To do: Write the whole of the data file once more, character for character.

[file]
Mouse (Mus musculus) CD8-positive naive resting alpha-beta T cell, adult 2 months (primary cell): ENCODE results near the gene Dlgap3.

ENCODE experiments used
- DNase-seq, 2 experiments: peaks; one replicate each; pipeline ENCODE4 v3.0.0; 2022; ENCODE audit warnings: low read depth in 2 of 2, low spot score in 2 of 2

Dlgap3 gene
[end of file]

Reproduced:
Mouse (Mus musculus) CD8-positive naive resting alpha-beta T cell, adult 2 months (primary cell): ENCODE results near the gene Dlgap3.

ENCODE experiments used
- DNase-seq, 2 experiments: peaks; one replicate each; pipeline ENCODE4 v3.0.0; 2022; ENCODE audit warnings: low read depth in 2 of 2, low spot score in 2 of 2

Dlgap3 gene